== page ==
The grapevines are weeping. This always tugs at our heartstrings as it means that the vines are coming back to life. Nature is waking up with the arrival of spring. It means that the long winter hibernation during which the plant goes into a deep sleep is coming to an end. The naked trunks will gradually bloom with life, the sea of brown will turn green as the leaves arrive over the next few weeks. The buds begin to burst on the vine and life returns. You might say that these are tears of joy.
This weeping is part of the vegetative cycle of the grapevine. It happens when the temperature of the soil rises and the roots respond (at around 10 °C), and so the sap begins to flow around the plant again. The increase in temperature triggers the activation of the root system of the plant and its cellular respiration.
The teardrops (a compound of vegetable matter) are in fact part of the process by which the plant heals the wounds caused by the winter pruning of its branches (in Coviñas we carry out dry pruning in the first half of December), protecting them from pests at the same time. This is when the sap begins to flow through the branches. The vine is getting ready to sprout, bud and transform its flowers into grapes.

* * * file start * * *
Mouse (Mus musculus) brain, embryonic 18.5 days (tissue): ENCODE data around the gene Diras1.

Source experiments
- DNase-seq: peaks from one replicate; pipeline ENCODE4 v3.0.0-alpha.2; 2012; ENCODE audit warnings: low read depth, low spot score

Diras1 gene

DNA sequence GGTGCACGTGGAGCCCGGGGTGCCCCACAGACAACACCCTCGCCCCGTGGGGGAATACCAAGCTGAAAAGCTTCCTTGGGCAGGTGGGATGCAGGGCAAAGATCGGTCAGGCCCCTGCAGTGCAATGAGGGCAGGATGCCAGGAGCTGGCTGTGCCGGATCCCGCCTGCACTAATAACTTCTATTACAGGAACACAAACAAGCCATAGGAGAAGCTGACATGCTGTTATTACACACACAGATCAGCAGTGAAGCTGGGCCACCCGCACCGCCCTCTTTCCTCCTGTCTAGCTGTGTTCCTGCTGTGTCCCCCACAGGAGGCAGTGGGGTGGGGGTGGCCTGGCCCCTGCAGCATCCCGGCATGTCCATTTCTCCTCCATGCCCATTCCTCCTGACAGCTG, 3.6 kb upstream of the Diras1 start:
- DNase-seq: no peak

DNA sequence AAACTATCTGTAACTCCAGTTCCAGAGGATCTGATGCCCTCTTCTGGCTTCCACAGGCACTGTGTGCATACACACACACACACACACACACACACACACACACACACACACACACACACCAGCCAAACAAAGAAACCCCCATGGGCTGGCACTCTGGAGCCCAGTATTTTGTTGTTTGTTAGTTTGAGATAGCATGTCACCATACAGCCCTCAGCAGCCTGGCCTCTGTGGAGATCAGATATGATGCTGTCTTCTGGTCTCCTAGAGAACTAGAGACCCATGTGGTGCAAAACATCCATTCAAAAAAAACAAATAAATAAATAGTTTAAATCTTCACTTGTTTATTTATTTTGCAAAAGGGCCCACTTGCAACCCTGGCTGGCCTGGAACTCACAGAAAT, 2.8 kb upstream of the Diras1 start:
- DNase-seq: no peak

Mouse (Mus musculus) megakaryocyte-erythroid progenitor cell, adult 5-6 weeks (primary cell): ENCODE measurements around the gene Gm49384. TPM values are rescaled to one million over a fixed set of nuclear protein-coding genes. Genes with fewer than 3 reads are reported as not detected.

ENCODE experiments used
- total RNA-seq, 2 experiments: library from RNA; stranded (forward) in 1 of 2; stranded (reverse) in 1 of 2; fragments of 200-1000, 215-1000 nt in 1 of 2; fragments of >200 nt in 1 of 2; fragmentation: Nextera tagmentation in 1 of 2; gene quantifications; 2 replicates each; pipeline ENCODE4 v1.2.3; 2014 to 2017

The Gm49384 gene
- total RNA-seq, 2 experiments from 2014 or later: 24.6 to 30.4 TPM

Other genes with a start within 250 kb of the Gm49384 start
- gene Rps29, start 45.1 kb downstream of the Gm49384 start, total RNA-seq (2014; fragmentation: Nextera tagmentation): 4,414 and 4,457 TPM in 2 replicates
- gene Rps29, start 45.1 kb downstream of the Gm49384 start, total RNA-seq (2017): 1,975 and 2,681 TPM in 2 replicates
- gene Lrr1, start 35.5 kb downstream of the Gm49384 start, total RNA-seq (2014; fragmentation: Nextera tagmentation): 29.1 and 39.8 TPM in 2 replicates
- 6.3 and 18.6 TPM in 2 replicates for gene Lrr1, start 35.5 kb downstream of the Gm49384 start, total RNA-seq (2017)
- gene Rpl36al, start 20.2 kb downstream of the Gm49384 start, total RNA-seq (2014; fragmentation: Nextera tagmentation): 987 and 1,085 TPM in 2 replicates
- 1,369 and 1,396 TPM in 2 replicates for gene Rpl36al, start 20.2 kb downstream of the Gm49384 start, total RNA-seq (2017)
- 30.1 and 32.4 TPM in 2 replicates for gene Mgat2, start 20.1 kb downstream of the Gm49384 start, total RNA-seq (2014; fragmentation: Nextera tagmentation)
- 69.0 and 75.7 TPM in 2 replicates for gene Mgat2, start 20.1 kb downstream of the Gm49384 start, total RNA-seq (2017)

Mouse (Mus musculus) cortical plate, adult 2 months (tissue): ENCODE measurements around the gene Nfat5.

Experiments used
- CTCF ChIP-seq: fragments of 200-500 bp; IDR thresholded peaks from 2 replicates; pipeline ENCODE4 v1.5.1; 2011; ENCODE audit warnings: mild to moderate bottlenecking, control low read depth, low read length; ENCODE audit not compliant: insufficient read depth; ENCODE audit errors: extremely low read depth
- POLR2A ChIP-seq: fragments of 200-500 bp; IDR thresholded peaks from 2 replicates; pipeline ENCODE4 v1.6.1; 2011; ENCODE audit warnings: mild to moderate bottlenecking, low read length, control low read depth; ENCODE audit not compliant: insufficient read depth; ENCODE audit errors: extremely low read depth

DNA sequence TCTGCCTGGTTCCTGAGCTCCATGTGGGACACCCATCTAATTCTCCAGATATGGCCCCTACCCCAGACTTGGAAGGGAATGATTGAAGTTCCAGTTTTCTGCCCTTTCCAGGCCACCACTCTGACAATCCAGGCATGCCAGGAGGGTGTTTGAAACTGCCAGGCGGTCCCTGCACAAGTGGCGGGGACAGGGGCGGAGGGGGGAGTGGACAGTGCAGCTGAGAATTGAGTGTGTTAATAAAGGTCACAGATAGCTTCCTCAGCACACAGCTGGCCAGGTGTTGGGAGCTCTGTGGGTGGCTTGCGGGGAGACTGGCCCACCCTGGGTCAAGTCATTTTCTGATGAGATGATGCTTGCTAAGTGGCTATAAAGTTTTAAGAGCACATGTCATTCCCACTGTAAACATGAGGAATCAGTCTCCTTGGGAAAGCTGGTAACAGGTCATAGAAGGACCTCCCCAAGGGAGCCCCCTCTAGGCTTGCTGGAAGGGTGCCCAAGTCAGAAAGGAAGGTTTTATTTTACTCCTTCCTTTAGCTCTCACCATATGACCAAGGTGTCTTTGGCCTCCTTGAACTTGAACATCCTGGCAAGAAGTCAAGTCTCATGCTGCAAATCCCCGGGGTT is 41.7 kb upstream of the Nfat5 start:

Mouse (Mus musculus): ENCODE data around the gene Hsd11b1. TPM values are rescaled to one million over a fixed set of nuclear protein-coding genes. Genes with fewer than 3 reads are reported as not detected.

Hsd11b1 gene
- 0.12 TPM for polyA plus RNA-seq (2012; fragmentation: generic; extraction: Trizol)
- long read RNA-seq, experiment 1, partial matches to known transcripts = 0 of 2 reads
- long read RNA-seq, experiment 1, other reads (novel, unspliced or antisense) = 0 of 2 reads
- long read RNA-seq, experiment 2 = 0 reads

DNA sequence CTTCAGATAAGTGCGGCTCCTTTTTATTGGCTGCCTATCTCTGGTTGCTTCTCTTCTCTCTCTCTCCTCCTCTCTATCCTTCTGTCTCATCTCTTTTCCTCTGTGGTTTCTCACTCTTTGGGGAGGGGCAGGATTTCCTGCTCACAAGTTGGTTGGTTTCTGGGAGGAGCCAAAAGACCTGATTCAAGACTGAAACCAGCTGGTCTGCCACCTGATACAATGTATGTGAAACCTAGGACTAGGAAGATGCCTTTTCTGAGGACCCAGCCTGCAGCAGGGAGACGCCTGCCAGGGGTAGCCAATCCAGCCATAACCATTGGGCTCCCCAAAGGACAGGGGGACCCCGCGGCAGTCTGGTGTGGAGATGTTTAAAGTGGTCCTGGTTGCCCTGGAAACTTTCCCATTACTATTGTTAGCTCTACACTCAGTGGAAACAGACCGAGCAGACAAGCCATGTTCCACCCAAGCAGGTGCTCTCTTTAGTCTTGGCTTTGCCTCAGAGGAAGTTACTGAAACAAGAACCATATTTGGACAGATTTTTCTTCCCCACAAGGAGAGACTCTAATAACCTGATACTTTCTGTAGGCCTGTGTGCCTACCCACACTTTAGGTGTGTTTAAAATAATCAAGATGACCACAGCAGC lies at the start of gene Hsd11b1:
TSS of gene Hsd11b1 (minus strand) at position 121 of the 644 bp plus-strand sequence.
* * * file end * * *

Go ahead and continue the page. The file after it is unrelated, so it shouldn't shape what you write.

And just how many tears does the vine shed? The number of “teardrops” will depend on the size of the cuts left by winter pruning and on when this pruning was carried out (the later the pruning the mightier the weeping). The crying will end after some ten days and then the cuts (wounds) are protected by the salts left behind after the tears have dried, along with a substance produced by bacteria that live in the goo. This will clog the conductive vessels of the vine, plugging them, and so stopping the crying.
Now at long last, the vineyards of Utiel-Requena are getting ready for warmer weather, for spring and its blossom.